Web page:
Both the North and South played an important role in Civil War medicine.† Women who did no have to turn to employment in the factories and mills were often involved in medical care.† In 1861 Womenís Central Relief Association set up training programs for nurses in New York City.† Thousands of women served as professional and volunteer nurses in army hospitals.† Women were thought to have gentler and finer natures than men in caring and so it was assumed that they would make better nurses.† It actually went as far as some becoming surgeons such as Mary Walker for the Union army in 1864.† The South didnít really feel that the rough physical atmosphere of a military hospital was any place for women. This was even stronger with young, pretty, and unmarried women.† In 1861, the Union government appointed Dorothea Dix as superintendent of female nurses.
In July 1862, Surgeon General Hammond ordered that at least one-third of the nurses in army general hospitals be women.† In the North about 3200 women served as army nurses, which was one-fourth of the total number.† The Confederate army was different.† In the beginning, many slave women were used as nurses before they started to bring in white women as nurses.† The Confederate Congress would officially authorize women nurses in September of 1862.† In both the North and South thousands of women began to work for the Sanitary Commission and the Christian Commission.† Most were hard working and very dedicated women who would earn respect and praise from soldiers and commanders.† While most worked in general hospitals away from the fighting fronts, others worked in the dangerous field hospitals.† Clara Barton is one example of an extraordinary woman who resigned from the Patent Office to be a volunteer nurse.† She would work her way to the fighting fronts and served in many Union battlefield hospitals.† In 1864 Lincoln appointed her to the Superintendent of Union Nurses and she would later be the founder of the American Red Cross.† Several women labored at the field hospitals after the Battle of Shiloh and during the fighting close to Richmond in the summer of 1862.† In 1863, many Northern women came down to Gettysburg where they helped care for thousands of wounded Confederate soldiers as well as Union soldiers.† Several schools were founded in Northern cities during or soon after the war.† The Civil War gave important strides to the medical community overall.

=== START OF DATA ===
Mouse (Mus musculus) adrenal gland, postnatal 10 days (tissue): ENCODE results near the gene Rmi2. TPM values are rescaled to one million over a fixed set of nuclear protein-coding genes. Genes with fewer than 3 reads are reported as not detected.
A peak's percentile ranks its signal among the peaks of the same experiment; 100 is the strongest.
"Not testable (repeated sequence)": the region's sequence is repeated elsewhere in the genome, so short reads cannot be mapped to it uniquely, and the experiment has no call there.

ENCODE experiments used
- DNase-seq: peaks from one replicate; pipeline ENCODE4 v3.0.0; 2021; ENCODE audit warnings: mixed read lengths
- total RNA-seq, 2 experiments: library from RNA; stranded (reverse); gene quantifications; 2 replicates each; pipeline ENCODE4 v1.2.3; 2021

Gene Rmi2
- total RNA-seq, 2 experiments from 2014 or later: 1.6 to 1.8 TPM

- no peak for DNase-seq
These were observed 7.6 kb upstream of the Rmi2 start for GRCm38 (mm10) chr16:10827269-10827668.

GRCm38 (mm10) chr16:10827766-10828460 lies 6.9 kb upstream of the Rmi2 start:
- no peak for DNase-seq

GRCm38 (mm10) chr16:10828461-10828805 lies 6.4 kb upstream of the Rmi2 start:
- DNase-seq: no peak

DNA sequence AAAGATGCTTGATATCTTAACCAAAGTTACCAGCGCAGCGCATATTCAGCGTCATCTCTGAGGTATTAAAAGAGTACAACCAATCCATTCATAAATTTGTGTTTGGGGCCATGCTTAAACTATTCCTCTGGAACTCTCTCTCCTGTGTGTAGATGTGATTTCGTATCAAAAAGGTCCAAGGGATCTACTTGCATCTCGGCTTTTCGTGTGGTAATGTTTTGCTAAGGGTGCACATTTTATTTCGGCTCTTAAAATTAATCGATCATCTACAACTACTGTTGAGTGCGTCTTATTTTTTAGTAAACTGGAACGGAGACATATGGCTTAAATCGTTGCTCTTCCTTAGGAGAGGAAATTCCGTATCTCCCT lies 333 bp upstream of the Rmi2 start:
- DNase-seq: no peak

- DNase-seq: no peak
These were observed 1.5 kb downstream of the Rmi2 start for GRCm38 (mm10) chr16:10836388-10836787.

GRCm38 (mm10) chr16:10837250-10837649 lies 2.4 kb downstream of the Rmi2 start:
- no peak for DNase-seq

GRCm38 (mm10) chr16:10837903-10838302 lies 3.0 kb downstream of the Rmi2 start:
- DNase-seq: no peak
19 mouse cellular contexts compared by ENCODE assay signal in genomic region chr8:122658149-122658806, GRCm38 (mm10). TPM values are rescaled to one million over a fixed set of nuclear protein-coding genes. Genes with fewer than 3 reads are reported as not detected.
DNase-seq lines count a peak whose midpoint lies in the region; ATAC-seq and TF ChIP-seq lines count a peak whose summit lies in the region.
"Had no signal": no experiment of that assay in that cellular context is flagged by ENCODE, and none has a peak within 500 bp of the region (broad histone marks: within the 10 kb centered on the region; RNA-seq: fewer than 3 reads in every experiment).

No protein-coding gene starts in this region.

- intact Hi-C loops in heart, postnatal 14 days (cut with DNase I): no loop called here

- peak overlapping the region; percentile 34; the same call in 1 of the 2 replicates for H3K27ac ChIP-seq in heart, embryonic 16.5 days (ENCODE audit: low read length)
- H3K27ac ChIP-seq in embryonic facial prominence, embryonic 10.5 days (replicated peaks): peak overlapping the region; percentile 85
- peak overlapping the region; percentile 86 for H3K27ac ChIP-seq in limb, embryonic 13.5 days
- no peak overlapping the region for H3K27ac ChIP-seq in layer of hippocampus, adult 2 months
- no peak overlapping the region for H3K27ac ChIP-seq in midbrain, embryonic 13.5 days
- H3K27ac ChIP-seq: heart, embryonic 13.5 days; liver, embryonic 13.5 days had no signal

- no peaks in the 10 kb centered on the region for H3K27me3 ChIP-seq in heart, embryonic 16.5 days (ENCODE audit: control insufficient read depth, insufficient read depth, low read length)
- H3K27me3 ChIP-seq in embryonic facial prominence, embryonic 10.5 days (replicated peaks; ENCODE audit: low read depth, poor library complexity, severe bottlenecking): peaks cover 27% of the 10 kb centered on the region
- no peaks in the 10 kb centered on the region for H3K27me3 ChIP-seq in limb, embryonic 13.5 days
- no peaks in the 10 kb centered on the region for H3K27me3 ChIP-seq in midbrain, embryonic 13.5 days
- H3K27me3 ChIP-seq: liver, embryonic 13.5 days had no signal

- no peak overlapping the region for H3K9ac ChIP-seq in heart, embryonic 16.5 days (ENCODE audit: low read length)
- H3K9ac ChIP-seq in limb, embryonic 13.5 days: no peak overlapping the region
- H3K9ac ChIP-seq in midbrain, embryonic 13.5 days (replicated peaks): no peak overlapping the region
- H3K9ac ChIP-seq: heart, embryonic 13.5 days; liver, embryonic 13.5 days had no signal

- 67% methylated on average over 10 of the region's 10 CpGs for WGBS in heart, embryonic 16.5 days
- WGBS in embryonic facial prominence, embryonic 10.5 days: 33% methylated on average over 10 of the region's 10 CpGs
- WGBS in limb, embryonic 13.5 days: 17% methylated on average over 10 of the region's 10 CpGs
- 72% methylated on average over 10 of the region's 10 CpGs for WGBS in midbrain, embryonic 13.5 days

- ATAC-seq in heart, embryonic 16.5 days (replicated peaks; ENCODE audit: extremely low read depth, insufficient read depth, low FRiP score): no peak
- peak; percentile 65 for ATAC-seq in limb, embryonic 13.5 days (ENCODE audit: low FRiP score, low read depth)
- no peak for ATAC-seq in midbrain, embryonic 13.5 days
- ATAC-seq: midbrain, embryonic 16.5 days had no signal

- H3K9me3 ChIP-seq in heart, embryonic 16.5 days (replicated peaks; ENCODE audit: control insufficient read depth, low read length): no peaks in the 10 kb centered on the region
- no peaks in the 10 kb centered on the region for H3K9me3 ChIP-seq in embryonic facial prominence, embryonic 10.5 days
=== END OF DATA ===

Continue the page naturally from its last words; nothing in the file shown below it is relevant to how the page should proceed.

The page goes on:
††† Dorothea Dix
This page was created by Todd Gentry.